As a whole, this region’s rapid urbanisation has resulted in heterogenous city landscapes that oscillate between deeply rooted connections to tradition and an openness to globalisation and technological progress. Because of this tension the cities of the MENA region provide the grounds for a number of paradoxes – for individual opportunity and development, conflicts and injustice, for both the establishment and for subcultures, as well as for debates about identity and participation in the urban habitat.

(more…)

Maggie’s Centre Barts: a lantern-like building by Steven Holl

Its façade – composed of panels rising in a single sloping wrapped band, actually references a sound: the staff of a musical score, with the random panels of colour that are embedded in it, apparently inspired bya Medieval ‘neume’ musical notation.

 

Maggie's Centre Barts / Steven Holl Architects © Iwan Baan

Maggie’s Centre Barts / Steven Holl Architects © Iwan Baan

 

Text description provided by the architects. The site in the centre of London is adjacent to the large courtyard of St. Bartholomew’s Hospital. Founded in Smithfield in the 12th century, the hospital is the oldest in London and was founded at the same time as the St. Bartholomew the Great Church in 1123. Rahere founded the church and hospital “for the restoration of poor men.” Layers of history characterize this unique site, connecting deeply to the Medieval culture of London. While most all of the realized Maggie’s Centres have been horizontal buildings, the centre at St. Barts will be more vertical, sitting on the historically charged site. It will replace a pragmatic 1960s brick structure adjacent to a 17th century stone structure by James Gibbs, holding the “Great Hall” and the famous Hogarth staircase.


 

Project data

Project: Maggie’s Centre Barts, London
Client: Maggie Keswick Jencks Cancer Caring Centres Trust
Architect: Steven Holl Architects, New York . Steven Holl, FAIA (design architect, principal); Chris McVoy (senior partner-in-charge); Dominik Sigg (project architect, associate) Bell Ying Yi Cai, Gemma Gene, Martin Kropac, Christina Yessios, Assoc. AIA (project team)
Landscape Architect: Bradley Hole-Schoenaich
Associate Architect: JM Architects
Civil/Climate/Mechanical Engineer/Glass Consultant: Arup
Archaeology: Museum of London Archaeology
Size: 6,534 square feet

 


The building is envisioned as a “vessel within a vessel within a vessel.” The structure is a branching concrete frame, the inner layer is bamboo and the outer layer is matte white glass with coloured glass fragments recalling “neume notation” of the Medieval music of the 13th century. The word neume originates from the Greek pnevma, which means ‘vital force.’ It suggests a ‘breath of life’ that fills oneself with inspiration like a stream of air, the blowing of the wind. The outer glass layer is organized in horizontal bands like a musical staff while the concrete structure branches like the hand. The three-story centre has an open curved staircase integral to the concrete frame with open spaces vertically lined in bamboo.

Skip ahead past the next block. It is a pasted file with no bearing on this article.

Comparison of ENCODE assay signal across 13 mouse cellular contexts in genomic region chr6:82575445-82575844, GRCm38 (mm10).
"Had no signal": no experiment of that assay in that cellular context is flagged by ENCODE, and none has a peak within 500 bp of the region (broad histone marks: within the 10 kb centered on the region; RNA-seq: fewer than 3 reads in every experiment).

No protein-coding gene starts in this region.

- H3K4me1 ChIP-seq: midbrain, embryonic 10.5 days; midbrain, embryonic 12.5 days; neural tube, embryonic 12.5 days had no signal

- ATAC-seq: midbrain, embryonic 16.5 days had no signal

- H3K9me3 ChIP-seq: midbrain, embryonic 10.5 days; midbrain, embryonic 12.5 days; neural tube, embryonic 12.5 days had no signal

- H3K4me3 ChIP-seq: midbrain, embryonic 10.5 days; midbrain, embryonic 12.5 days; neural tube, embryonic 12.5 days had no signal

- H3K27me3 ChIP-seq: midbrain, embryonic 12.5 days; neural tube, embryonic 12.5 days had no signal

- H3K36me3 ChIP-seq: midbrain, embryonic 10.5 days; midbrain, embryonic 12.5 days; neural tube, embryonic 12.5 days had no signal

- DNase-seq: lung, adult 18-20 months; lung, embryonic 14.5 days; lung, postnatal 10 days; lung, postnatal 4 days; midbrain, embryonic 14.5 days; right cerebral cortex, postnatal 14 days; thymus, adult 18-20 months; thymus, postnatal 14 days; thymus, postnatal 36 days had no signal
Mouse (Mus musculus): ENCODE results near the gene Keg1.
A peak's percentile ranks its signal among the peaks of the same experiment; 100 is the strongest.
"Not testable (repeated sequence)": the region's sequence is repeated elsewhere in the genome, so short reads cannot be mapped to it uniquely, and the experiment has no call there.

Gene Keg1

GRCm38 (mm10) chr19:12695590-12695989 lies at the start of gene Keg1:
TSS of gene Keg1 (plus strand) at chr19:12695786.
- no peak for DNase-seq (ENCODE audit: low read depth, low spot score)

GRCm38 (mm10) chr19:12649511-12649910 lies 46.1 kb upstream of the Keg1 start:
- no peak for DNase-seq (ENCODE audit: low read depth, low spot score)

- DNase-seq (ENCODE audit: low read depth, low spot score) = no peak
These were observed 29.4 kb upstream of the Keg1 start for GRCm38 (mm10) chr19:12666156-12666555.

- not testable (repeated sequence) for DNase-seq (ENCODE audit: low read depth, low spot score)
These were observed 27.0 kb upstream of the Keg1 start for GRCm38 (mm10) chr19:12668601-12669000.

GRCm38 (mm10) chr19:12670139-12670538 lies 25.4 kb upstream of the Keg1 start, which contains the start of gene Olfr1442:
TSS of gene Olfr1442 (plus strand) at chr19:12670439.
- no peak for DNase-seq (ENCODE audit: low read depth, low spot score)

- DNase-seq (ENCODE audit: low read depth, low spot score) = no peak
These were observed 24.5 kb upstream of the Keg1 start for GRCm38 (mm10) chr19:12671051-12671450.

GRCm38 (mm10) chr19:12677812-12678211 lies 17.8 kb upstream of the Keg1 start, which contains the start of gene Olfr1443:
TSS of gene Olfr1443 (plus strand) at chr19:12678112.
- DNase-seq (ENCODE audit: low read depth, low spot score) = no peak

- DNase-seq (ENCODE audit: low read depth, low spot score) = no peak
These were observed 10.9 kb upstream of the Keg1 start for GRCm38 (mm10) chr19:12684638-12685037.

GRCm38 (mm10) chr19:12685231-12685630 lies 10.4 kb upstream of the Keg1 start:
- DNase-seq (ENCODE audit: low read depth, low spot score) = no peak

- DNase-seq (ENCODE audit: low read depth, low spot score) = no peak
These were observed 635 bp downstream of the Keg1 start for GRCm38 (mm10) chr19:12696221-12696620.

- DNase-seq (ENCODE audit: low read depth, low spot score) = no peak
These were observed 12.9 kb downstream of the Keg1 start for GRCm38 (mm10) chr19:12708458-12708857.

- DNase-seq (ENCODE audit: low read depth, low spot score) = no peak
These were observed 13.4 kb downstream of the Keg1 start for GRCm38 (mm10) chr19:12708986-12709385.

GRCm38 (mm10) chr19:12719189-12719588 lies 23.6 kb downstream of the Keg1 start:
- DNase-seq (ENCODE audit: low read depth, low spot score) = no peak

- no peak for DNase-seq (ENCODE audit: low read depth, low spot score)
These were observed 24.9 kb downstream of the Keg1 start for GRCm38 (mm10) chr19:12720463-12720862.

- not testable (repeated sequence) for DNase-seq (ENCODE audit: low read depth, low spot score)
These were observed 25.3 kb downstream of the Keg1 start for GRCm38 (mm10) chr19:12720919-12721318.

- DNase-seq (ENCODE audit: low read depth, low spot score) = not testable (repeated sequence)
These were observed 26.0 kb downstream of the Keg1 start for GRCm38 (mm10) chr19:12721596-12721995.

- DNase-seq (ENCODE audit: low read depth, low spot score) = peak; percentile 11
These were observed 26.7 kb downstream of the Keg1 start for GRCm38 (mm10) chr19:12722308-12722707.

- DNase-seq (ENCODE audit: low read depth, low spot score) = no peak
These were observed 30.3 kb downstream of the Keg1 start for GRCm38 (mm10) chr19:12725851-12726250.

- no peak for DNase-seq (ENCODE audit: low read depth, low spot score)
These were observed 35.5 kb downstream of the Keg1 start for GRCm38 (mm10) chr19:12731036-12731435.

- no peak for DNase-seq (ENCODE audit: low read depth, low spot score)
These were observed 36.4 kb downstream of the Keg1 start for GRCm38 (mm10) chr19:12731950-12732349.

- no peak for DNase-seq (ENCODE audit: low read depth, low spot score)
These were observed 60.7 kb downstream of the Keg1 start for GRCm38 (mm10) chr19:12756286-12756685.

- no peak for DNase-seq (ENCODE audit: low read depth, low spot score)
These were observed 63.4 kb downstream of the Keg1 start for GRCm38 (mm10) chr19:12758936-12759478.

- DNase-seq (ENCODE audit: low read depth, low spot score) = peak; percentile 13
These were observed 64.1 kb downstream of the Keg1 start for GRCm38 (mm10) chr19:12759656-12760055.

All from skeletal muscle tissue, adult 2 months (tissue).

Maggie's Centre Barts / Steven Holl Architects © Iwan Baan

Maggie’s Centre Barts / Steven Holl Architects © Iwan Baan

Maggie's Centre Barts / Steven Holl Architects © Iwan Baan

Maggie’s Centre Barts / Steven Holl Architects © Iwan Baan

 

The glass facade geometry, like a musical “staff”, is in horizontal strips 90cm wide, which follow the geometry of the main stair along the north facade, while lifting up with clear glass facing the main square, marking the main front entrance. There is a second entry on the west opening to the extended garden of the adjacent church. The building tops out in a public roof garden open to a large room for yoga, Tai Chi, meetings etc.

 

 

Maggie's Centre Barts / Steven Holl Architects © Iwan Baan

Maggie’s Centre Barts / Steven Holl Architects © Iwan Baan

Maggie's Centre Barts / Steven Holl Architects © Iwan Baan

Maggie’s Centre Barts / Steven Holl Architects © Iwan Baan

 

The interior character of this building will be shaped by coloured light washing the floors and walls, changing by the time of day and season. Interior lighting will be organized to allow the coloured lenses together with the translucent white glass of the facade to present a new, joyful, glowing presence on this corner of the great square of St. Barts Hospital.

 

Maggie's Centre Barts / Steven Holl Architects © Iwan Baan

Maggie’s Centre Barts / Steven Holl Architects © Iwan Baan

Maggie's Centre Barts / Steven Holl Architects © Iwan Baan

Maggie’s Centre Barts / Steven Holl Architects © Iwan Baan

 

ABOUT MAGGIE’S
Maggie’s provides free practical, emotional and social support for people with cancer and their families and friends. Built in the grounds of NHS hospitals, their Centres are warm and encouraging places, with professional staff on have to offer the support you need to find your way through cancer

 

Maggie's Centre Barts / Steven Holl Architects © Steven Holl Architects

Maggie’s Centre Barts / Steven Holl Architects © Steven Holl Architects

Maggie's Centre Barts / Steven Holl Architects © Steven Holl Architects

Maggie’s Centre Barts / Steven Holl Architects © Steven Holl Architects

Maggie's Centre Barts / Steven Holl Architects © Steven Holl Architects